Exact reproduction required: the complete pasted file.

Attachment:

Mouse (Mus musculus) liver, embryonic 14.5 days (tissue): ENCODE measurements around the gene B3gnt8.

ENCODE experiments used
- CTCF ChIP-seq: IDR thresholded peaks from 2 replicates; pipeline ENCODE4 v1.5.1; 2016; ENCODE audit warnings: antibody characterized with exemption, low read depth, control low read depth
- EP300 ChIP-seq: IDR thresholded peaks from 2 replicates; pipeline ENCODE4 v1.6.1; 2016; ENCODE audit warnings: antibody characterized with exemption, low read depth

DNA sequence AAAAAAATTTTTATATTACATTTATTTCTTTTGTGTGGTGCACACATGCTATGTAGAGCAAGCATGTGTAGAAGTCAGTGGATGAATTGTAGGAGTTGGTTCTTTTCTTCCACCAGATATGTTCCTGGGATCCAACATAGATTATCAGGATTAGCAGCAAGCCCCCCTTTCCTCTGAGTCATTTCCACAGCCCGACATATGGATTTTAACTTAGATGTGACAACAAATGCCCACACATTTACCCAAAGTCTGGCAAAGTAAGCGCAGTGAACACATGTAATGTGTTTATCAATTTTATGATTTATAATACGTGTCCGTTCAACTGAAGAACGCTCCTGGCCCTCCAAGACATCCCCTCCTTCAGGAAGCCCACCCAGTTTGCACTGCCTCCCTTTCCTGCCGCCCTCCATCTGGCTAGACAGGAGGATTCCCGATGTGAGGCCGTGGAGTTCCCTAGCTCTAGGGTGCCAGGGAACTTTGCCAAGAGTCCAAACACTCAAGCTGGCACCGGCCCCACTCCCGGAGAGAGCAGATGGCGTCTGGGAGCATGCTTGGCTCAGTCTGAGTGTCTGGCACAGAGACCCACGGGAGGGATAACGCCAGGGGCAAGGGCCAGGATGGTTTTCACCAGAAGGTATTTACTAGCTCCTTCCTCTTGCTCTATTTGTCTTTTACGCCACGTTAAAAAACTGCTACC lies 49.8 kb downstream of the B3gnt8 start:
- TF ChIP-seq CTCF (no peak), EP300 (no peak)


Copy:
Mouse (Mus musculus) liver, embryonic 14.5 days (tissue): ENCODE measurements around the gene B3gnt8.

ENCODE experiments used
- CTCF ChIP-seq: IDR thresholded peaks from 2 replicates; pipeline ENCODE4 v1.5.1; 2016; ENCODE audit warnings: antibody characterized with exemption, low read depth, control low read depth
- EP300 ChIP-seq: IDR thresholded peaks from 2 replicates; pipeline ENCODE4 v1.6.1; 2016; ENCODE audit warnings: antibody characterized with exemption, low read depth

DNA sequence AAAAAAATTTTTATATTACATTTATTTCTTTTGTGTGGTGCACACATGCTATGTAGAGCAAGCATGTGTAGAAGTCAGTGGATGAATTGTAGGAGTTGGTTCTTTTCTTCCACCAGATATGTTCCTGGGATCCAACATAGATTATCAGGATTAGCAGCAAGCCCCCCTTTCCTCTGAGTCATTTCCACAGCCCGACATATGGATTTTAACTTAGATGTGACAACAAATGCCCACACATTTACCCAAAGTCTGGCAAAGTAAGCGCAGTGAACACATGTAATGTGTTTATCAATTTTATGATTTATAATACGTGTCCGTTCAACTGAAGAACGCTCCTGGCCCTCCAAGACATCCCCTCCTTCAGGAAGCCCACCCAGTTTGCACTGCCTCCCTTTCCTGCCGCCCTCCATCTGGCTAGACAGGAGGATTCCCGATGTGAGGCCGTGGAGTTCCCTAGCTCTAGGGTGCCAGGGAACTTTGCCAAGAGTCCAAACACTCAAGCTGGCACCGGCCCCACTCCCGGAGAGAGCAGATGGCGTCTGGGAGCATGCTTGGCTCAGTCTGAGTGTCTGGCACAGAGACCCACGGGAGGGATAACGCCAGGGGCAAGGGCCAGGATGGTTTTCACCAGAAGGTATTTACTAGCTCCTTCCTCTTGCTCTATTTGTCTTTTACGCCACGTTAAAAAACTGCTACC lies 49.8 kb downstream of the B3gnt8 start:
- TF ChIP-seq CTCF (no peak), EP300 (no peak)